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How Max Scherzer Is Preparing For 1st Season With Mets

Find out how Max Scherzer is preparing for his first season with the Mets.

Although things have gotten ugly between MLB and MLBPA, regarding their negotiations for a new CBA, players have no choice but to continue to prepare for the 2022 season on their own until they receive the green light to report to spring training.

And Mets star pitcher Max Scherzer is not excluded from this group. Scherzer, who is an executive subcommittee member for MLBPA, has been involved in talks with league owners. But unfortunately, minimal progress has been made, which means the scheduled date for pitchers and catchers to arrive at camp on Feb. 16,  is now in serious jeopardy.

Regardless, Scherzer is taking the lessons he learned from the beginning of the pandemic, when MLB and MLBPA were clashing over the terms of a shortened season. Whenever the lockout ends, Scherzer plans on showing up to spring training ready to go, as he did nearly two years ago when the season got moved back to late-July. 

"Yeah, I’m just going to go. I’m just going to build my arm up. I don’t know to what capacity. I don’t know how long the lockout’s going to go," Scherzer told Tim Britton of The Athletic. "But if COVID showed us anything, it showed us that you have just as much danger not pitching as pitching. I’d rather just get out there and build my arm up and be ready at any point in time, so that way whenever the lockout does end, it’s much easier to transition to spring training at that point.

"I don’t want to sit idle and do nothing until we end the lockout. I feel like then that would be trying to ramp up too quick. It’s easier on your body if you’re already at a high level of pitching. My body is used to pitching for eight months when you factor in the postseason. My routines and everything, I’m used to pitching eight months."

While a regular spring training typically lasts around six weeks, players normally require about a month to ramp up for the regular season. The start of spring training is destined to be delayed to some degree, but the two sides still have three weeks to reach an agreement before the 2022 campaign is in danger of getting pushed back. 

"What 2020 showed us, when we’re only pitching three or four months, that’s not always a good thing," Scherzer told The Athletic. "That rest wasn’t necessarily good for everybody. There could be a lot of dangers because of that. For me, looking at this lockout, it is what it is. From a training standpoint, I’m ramping up to go no matter what."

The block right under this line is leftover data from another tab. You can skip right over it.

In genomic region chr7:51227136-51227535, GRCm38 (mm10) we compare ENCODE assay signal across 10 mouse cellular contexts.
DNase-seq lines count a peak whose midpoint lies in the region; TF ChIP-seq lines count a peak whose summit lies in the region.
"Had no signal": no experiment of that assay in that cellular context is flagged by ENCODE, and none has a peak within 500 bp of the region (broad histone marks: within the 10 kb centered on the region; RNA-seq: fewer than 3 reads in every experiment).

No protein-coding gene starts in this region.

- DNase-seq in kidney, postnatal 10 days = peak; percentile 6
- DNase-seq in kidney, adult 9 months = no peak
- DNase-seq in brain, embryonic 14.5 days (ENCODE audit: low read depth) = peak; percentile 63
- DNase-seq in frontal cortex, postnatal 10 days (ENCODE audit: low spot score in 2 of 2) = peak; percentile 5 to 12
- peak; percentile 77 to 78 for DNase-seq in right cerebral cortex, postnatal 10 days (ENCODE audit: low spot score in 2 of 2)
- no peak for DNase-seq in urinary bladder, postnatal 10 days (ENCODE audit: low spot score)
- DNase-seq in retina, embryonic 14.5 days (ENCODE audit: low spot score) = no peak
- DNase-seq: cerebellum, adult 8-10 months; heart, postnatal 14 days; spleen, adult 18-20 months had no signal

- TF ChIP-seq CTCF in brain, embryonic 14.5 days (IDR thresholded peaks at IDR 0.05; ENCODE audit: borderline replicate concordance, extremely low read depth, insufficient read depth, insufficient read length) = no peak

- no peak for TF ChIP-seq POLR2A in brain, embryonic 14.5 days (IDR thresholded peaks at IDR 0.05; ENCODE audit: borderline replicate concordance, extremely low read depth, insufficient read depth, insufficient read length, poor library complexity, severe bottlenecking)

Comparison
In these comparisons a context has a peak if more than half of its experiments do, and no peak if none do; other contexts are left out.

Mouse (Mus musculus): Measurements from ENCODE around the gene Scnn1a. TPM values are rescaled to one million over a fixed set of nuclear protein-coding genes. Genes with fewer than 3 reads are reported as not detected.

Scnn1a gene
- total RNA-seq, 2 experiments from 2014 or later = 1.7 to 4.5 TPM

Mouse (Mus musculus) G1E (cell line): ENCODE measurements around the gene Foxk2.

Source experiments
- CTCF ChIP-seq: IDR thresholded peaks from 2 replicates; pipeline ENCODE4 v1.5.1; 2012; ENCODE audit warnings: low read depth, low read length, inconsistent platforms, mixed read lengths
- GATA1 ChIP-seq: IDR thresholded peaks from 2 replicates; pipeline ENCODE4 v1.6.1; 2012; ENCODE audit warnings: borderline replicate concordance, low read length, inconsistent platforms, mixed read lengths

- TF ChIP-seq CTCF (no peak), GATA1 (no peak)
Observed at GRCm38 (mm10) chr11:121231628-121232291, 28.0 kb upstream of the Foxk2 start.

Scherzer was unable to make his scheduled start for the Dodgers during Game 6 of the 2021 NLCS due to a dead arm. However, he believes this was a result of his new team giving him an extra day of rest between his outings down the stretch. 

Scherzer, 37, tossed just 67.1 innings during the shortened 2020 season, and then came back to throw 195.3 last year (including the postseason). But Scherzer does not believe that this jump had too much of an impact on him since his arm has been built up from pitching over a long period of time. 

"Yeah. I didn’t have risk factors telling me that going back to 200 or 220 innings was going to be a major risk factor for myself, because I had built my body up over the years," Scherzer said. "A one-year anomaly was going to mean less to me than a younger arm."

That's why Scherzer expects to exceed the 200-inning mark this year, which is something he was able to do for nine straight seasons from 2011 to 2019. 

This is a good sign for the Mets, who are counting on Scherzer and Jacob deGrom to be their work horses at the top of the rotation in 2022. But deGrom dealt with injuries of his own last season, which saw his historic campaign end prematurely on July 7 as a result of a UCL sprain/partial tear of his right elbow. 

Beyond Scherzer and deGrom, veteran righties Carlos Carrasco and Taijuan Walker are slated behind them in the rotation. The No. 5 spot is currently projected to be a competition between Tylor Megill and David Peterson. But the Mets are expected to add another big-league starting pitcher after the lockout is over. 

The Mets could possibly look to sign a free agent starter such as Carlos Rodón or Yusei Kikuchi, or explore the trade market for hurlers that could be made available, including Luis Castillo, Chris Bassitt, Sean Manaea or Frankie Montas.